24th Sunday in Ordinary Time - September 15, 2019

Posted by Team Missio on Sep 9, 2019 2:47:53 PM

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One way or another, we have all been lost and have yearned for God to find us  

Reflections on the readings for the 24th Sunday in Ordinary time (September 15, 2019): EX 32:7-11,13-14; PS 51:3-4,12-13,17,19; 1 TM 1:12-17; LK 15:1-32

MISSIO offers “Preaching Mission,” as a homily help, providing connections to mission from the readings of Sundays, Feast Days and Holy Days. 

All of the liturgical readings for today concentrate on the gift of God’s mercy.

In the Gospel reading, the last parable that Jesus tells is probably the best known of all these spiritual lessons, that of the Prodigal Son. This story is actually about two sons and their relationship with their father as well as with each other. The younger son represents those sinners who seek to please themselves while ignoring the will of God. Yet, at some point, they may take a hard look at themselves and turn back to Him with true contrition. This was clearly true of the tax collectors and other sinners who heard Jesus’ call, changed their way of life, and followed Him. In the parable, the father rushes out to embrace the young man throws a lavish welcome home party. The older brother stands for the Pharisees and all those who consider themselves righteous and innately better than sinners, whether they repent or not. The arrogance, resentment, and complacency of the older son are clear in his words and actions. “He became angry, and when he refused to enter the house, his father came out and pleaded with him. He said to his father in reply, ‘Look, all these years I served you and not once did I disobey your orders; yet you never gave me even a young goat to feast on with my friends. But when your son returns, who swallowed up your property with prostitutes, for him you slaughter the fattened calf” (Luke 15:28-30).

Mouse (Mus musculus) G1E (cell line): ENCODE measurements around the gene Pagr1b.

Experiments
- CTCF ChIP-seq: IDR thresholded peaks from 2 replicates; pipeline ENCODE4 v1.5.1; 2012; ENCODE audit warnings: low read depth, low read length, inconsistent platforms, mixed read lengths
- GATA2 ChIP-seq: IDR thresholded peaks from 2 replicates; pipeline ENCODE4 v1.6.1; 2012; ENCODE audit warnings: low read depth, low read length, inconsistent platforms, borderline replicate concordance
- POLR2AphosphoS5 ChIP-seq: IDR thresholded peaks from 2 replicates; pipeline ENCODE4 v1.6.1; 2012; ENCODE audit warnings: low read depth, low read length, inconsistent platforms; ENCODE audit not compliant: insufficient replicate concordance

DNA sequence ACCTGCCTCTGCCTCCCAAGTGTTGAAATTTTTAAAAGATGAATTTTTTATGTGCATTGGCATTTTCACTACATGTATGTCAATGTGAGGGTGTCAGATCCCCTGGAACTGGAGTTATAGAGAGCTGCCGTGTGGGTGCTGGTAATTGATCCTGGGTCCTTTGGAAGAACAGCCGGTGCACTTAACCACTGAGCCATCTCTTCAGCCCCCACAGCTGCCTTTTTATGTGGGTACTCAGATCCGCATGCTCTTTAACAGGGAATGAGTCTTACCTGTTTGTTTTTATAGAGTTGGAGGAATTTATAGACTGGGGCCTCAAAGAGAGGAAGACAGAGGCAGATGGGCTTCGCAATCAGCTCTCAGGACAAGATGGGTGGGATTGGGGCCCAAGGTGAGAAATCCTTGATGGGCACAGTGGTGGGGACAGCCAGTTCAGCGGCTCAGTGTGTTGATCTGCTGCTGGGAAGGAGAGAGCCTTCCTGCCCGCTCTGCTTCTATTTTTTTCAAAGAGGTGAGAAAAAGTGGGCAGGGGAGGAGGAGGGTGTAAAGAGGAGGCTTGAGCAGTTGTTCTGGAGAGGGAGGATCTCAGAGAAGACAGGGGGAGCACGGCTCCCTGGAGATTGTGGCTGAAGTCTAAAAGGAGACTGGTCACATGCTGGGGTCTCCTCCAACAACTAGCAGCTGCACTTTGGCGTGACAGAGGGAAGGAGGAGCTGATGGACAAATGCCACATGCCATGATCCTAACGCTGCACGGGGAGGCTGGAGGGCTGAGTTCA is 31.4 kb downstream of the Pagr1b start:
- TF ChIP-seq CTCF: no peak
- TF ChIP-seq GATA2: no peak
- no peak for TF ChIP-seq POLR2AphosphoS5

The older son refuses to attend the celebration or even use the word brother. He talks about obeying his father but shows him no love or appreciation. The father is generous to each son in different ways, but he truly loves them both. At particular times of our life, we can probably recognize ourselves as either of the sons. We all sin and we all need to ask for God’s mercy. And we also need to imitate Him in welcoming our brothers and sisters who return to Him. We must be willing to offer them the same forgiveness and openhearted kindness we want for ourselves.  

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